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A spouse of a Medicaid nursing home recipient, is living out in the country and needs to move in town to be closer to family and hospitals. If they sell the home and farm, will Missouri let them keep all the proceeds or will they have to give Missouri half?

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If its a lateral asset exchange, it may not matter as the base amount for assets remain the same. Like farm with 259k tax assessor value then house purchased must be 259k assessor value. If its a home for lesser value, then the difference will affect his medicaid eligibility. I would get an elder law attorney on this, as there likely going to be issues at a secondary review level of Medicaid on this, and you want this to go as smooth as possible. Also there could be issues with how value is asssessed.

What also could be good is for her doc to do an "advisability" letter, like " as the MD of Jane Jones I have advised her to be within 15 minutes of an ER due to her brittle diabetes....."

New home will still be subject to MERP but if she survives him, then she will need to file the MERP exemption as surviving spouse. If she predeceases him, then house subject to MERP. Speak with attorney if any options at all feasible to keep MERP reduced ( she wills her half to someone other than hubs)

Just a tidbit on the " lateral exchange", insurance companies pay close attention to this on policy pay outs. We had friends who had homes destroyed by hurricane & had windstorm insurance. 750K policy pay out, this was a pretty expensive specialty premium policy too. They got 250 max flood also. They bought an interim home for 250 further down on the Gulf and planned on holding the rest to use to rebuild back on old house site. Within the year, they got a demand letter from insurer for the 750..... They did not "replace" but downsized & not allowed under their policy as it must be for replacement. They ended up buying 1M home so to keep the funds. We only got our full windstorm (& 2 years later too) only because we rebuilt and provided insurer with building permit and builder contract that was OVER the replacement value (insurer did a 25% depreciation). I'm digressing, but my point is that you have to pay attention to what the powers that be use to set value. They could look at the value of the ranch as a separate value from the value of the home on the ranch. Ranch isn't being replaced only the house is, that could be an issue. All this totally do-able but probably with a flurry of paperwork. Get good legal. Good luck.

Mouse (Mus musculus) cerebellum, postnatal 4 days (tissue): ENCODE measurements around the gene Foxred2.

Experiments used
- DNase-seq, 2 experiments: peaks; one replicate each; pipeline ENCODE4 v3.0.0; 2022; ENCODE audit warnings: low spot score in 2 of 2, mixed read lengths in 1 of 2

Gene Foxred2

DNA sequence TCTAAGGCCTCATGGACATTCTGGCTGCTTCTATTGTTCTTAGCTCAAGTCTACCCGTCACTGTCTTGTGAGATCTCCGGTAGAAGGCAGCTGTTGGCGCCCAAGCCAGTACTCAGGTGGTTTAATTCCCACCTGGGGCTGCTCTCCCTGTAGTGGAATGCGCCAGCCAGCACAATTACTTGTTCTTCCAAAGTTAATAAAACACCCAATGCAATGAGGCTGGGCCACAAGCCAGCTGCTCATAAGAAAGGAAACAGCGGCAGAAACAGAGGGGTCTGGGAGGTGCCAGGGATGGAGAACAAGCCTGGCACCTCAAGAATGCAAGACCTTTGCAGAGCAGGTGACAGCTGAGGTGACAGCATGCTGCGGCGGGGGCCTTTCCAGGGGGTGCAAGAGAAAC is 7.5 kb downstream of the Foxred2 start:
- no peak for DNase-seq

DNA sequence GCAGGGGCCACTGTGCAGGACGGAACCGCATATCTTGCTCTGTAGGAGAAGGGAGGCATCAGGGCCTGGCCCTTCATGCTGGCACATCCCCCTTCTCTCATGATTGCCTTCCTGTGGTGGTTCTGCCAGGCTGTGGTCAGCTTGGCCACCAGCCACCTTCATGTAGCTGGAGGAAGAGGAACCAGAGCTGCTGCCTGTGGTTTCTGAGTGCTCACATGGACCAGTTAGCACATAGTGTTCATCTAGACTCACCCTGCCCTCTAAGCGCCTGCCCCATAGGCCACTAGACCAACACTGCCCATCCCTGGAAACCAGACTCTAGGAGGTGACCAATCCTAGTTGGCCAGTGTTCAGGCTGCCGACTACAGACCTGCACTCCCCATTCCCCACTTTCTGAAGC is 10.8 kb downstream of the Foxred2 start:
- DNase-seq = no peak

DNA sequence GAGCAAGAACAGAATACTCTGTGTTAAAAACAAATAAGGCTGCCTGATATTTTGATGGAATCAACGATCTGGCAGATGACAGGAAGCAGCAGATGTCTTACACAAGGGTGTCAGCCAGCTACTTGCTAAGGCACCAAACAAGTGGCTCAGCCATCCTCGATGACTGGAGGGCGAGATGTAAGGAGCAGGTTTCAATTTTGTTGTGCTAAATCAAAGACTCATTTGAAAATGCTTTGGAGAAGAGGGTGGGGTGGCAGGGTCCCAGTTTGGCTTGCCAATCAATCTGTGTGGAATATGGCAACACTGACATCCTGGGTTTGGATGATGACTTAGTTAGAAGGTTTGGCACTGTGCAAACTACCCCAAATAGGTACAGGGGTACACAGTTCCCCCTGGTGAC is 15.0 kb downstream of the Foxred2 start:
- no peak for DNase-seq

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He will have to cough up half to Missouri, and that spike in income will cause Medicaid to stop until it is spent down below $2K again.
My guess is he really does not want to move anyway.
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